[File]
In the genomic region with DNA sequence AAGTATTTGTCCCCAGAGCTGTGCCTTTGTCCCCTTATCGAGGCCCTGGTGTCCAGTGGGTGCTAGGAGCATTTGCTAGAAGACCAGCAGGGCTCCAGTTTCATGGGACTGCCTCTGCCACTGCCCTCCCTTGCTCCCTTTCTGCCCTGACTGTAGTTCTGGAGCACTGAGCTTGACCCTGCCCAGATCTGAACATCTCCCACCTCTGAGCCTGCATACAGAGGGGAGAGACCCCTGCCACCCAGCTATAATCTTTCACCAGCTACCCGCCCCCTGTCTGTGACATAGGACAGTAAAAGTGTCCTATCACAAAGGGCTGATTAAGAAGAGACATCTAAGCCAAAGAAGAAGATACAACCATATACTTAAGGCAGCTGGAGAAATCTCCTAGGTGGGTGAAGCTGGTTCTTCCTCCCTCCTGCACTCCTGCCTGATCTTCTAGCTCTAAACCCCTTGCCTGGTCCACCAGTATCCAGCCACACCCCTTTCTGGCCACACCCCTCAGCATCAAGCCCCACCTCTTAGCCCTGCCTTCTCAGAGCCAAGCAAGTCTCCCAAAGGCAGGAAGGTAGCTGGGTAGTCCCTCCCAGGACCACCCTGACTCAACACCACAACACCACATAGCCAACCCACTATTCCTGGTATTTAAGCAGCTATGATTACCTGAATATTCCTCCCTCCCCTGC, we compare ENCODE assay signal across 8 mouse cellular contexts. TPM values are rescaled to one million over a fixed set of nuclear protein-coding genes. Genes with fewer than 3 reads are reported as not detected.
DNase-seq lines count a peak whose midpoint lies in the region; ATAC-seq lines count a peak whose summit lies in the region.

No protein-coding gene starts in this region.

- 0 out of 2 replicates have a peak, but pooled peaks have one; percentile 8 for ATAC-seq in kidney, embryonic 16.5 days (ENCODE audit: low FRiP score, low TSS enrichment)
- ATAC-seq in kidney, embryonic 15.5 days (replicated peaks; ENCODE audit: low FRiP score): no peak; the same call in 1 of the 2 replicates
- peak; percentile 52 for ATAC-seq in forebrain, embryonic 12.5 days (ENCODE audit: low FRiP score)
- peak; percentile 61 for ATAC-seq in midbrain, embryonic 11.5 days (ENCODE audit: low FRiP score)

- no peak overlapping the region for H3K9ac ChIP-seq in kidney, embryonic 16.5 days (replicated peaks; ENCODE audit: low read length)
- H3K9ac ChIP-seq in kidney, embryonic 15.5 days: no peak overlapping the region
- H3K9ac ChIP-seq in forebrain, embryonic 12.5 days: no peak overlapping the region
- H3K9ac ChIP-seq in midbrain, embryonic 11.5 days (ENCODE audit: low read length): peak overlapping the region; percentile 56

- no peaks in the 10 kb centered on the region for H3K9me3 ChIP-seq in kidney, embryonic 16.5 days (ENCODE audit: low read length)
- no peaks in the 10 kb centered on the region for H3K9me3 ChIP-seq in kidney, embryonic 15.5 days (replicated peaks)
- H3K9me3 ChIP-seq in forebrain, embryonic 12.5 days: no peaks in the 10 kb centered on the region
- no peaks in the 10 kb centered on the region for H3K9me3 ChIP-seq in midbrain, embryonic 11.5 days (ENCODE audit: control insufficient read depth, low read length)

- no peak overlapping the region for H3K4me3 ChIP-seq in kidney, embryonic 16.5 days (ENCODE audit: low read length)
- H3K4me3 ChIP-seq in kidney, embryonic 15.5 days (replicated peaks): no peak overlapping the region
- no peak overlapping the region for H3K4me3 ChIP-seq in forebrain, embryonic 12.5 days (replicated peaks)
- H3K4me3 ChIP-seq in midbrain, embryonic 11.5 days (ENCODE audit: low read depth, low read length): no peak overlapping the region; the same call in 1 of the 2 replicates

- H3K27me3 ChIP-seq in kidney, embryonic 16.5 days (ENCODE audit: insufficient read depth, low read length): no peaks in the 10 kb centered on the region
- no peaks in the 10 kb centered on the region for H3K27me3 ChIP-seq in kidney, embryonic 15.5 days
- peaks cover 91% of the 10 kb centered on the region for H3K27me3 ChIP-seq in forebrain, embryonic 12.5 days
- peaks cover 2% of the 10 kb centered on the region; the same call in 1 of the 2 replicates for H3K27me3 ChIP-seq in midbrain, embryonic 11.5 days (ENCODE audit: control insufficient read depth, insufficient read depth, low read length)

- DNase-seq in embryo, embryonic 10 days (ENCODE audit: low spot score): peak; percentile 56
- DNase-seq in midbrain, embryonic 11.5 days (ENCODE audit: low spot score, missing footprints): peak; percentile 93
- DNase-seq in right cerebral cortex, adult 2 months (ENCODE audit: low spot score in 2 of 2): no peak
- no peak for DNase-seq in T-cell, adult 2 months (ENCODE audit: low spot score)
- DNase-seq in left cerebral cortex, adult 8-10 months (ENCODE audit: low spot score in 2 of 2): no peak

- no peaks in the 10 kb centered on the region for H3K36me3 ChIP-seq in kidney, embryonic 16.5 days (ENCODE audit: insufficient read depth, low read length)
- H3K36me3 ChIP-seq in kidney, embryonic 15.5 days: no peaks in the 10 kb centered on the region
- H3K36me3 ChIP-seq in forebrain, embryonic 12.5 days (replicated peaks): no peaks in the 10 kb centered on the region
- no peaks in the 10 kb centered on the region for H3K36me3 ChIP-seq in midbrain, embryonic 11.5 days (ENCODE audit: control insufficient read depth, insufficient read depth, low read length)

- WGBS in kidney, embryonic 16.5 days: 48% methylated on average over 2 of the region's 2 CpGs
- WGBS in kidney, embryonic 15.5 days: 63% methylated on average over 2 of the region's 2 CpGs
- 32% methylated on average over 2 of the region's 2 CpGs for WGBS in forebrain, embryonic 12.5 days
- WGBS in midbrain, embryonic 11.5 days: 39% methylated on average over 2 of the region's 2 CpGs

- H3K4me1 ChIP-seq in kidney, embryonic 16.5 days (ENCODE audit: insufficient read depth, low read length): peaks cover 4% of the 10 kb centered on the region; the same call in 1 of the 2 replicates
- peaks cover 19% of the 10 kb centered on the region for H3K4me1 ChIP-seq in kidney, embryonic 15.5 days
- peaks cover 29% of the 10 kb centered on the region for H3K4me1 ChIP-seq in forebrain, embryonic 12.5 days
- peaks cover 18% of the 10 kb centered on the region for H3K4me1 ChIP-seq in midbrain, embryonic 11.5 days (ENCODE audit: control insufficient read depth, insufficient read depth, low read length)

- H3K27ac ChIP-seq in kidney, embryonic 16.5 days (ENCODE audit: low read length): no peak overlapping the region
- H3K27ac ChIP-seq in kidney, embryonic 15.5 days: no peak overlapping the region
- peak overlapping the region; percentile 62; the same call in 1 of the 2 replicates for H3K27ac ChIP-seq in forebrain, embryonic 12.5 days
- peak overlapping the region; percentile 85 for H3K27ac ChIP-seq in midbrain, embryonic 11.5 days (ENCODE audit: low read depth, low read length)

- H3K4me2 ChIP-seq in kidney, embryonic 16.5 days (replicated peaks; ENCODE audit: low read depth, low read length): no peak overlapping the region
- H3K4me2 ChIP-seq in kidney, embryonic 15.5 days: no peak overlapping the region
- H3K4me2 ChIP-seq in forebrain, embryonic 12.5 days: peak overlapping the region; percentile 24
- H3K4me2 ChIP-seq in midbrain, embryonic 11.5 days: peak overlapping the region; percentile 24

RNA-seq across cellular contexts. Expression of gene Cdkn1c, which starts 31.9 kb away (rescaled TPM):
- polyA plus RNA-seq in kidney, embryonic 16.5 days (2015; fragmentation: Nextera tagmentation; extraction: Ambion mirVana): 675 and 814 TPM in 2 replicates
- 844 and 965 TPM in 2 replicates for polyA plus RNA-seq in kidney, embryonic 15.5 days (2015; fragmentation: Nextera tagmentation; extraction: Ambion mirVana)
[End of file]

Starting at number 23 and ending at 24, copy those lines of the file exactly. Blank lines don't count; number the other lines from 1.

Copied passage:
- peaks cover 2% of the 10 kb centered on the region; the same call in 1 of the 2 replicates for H3K27me3 ChIP-seq in midbrain, embryonic 11.5 days (ENCODE audit: control insufficient read depth, insufficient read depth, low read length)

- DNase-seq in embryo, embryonic 10 days (ENCODE audit: low spot score): peak; percentile 56